I’ve followed Björn’s  lead in going for a seasonal theme – autumn for us down here in the southern hemisphere. Unfortunately I haven’t taken a photo of the gingko trees on campus which have turned brilliant yellow, but here are the pigeons in silhouette, against a typically blue Canberra winter sky with the moon peeking through the branches. 

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boule de neige

I have brought it with me,
down from the hills
where the snow shrouds the ground
between monochrome trees.
I have brought it with me,
down through the fog
that blankets the valley
like a cloud stretched in sleep.
I have brought it with me,
to where snow gives way to grass
beneath technicolour trees
and petals dust the ground.
I have brought it with me
down from the hills
and down through the fog
from winter to spring.
I have brought it with me, for you.
But while I looked for you
it melted away,
melted away to just a cupful of water.
Just a cupful of water,
like any other.

This is for the Tuesday dVerse prompt “naming the rose“, and the challenge is to write a poem titled or using the name of a rose from the list provided. The rose I chose was boule de neige, which means “ball of snow”. It reminded me of a poem I wrote a few years ago when we had a sudden flurry of snow in spring, and I took a cupful of it to work with me for a friend. When I got to work my car still had snow on the roof (because my damn heater didn’t work), and the car I parked next to had blossom petals all over it. My cupful of snow melted in my office before I could pass it on, so I drank it. I’m cheating a bit and posting an edited version of that poem today, as I haven’t posted it before.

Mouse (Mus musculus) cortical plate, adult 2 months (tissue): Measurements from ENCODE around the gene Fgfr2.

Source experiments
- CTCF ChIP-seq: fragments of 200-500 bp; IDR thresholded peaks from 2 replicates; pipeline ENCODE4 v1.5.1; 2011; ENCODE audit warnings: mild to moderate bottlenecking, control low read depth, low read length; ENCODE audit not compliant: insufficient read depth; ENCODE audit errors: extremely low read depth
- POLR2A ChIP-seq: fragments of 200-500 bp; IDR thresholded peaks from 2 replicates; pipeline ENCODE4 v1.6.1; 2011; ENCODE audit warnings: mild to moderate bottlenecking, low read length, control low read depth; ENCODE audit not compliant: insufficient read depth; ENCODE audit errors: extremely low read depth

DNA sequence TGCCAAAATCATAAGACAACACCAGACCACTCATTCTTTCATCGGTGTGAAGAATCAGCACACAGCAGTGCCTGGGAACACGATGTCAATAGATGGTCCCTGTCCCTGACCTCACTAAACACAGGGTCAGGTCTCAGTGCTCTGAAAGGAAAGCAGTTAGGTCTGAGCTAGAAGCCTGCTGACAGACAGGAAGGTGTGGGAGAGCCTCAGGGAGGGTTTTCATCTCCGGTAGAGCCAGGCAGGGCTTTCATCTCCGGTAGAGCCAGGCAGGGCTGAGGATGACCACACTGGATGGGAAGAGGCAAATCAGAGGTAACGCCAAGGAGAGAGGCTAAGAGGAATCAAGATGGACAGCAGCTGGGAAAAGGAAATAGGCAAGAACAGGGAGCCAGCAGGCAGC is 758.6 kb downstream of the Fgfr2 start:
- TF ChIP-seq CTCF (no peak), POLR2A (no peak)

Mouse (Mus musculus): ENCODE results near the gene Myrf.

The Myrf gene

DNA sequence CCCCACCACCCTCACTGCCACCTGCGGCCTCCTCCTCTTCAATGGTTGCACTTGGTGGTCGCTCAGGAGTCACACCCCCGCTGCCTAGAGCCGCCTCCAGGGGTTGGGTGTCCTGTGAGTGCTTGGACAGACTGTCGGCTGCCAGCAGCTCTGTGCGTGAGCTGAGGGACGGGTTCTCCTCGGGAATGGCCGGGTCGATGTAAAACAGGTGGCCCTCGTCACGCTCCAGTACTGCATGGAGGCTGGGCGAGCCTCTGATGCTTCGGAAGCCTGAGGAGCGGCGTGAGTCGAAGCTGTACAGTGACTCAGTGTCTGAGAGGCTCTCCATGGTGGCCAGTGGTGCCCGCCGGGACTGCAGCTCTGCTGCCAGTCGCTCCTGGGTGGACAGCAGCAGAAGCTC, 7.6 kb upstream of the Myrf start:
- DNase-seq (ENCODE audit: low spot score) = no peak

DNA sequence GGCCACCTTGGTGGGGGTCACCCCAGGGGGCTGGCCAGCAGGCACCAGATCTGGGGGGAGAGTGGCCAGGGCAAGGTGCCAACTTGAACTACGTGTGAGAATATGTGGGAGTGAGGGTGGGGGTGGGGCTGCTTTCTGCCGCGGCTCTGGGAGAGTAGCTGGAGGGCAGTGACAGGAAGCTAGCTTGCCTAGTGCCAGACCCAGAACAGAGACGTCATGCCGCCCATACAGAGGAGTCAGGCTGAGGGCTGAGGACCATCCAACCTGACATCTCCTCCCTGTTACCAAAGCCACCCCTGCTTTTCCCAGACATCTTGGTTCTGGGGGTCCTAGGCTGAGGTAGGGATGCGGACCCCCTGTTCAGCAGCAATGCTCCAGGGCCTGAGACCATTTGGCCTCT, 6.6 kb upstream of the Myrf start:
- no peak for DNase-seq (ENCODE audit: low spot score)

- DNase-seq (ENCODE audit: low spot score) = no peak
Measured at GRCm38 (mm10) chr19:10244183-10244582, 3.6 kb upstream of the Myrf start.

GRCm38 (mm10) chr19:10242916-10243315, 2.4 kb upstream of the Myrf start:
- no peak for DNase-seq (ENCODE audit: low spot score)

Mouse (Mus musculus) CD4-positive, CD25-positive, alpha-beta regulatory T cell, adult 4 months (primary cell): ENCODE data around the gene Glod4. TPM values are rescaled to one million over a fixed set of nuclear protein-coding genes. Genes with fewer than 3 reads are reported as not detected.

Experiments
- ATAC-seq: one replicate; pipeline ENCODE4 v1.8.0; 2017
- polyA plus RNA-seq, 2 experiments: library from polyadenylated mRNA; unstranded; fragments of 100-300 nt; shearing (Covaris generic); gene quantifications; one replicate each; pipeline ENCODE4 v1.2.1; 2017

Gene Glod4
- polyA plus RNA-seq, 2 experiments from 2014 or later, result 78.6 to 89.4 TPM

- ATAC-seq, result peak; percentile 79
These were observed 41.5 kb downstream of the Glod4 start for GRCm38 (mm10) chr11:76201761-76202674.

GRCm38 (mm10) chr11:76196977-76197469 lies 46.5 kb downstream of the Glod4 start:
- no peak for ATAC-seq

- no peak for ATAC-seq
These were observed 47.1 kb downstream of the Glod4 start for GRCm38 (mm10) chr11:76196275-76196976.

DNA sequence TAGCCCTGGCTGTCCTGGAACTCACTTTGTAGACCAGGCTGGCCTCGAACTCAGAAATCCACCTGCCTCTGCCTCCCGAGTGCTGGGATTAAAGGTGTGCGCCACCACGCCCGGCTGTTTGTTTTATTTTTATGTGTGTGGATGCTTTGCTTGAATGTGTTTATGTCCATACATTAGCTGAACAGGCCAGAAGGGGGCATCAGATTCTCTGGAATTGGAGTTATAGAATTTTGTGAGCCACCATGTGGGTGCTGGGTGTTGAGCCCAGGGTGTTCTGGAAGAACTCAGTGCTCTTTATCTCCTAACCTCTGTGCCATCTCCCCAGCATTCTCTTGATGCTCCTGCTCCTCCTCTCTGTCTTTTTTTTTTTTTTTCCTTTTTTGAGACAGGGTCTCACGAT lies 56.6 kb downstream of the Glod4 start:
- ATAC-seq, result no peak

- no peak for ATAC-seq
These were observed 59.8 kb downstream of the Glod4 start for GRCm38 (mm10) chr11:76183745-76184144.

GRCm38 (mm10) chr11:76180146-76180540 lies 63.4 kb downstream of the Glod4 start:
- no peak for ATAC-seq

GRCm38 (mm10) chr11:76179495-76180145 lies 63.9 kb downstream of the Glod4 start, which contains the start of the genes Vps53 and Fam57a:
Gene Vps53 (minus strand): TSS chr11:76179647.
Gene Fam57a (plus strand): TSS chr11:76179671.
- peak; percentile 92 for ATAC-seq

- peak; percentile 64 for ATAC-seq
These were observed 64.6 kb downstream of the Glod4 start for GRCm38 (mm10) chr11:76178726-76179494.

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a stutter in the seasons

Summer refuses to depart,
though the sun’s daily arc
now starts well north of east
and ends far short west.
Reluctant to leave,
though the lights are dimmed
she drags out another encore.

And this hesitation confuses:
only half-way to winter
but beneath the soil
barely-rested bulbs
raise their new green spires
like a scattering of uncertain applause
through last season’s still green foliage.

This succession of Indian summers, in which
any colder day seems a transient glitch, is
a stutter in the seasons –
so summer plays again and again.

But the sun cannot be fooled –
he rises and inscribes
an autumnal arc across the sky.

 

Some years ago a friend visiting from Sydney asked “do you get many sunsets here?”, to which I gave the obvious answer “yes, every day”. But I guess they’re more noticeable here – the kitchen window faces west, towards a long ridge, and he was looking out that window at the sunset when he asked. The point along the ridge where the sun sinks changes with the seasons, like a sundial calendar.  So even though it feels like summer at the moment, the point where the sun is going down is well to the north now of where the summer sun sinks. In the southern hemisphere the sun heads north for the winter, not south.  🙂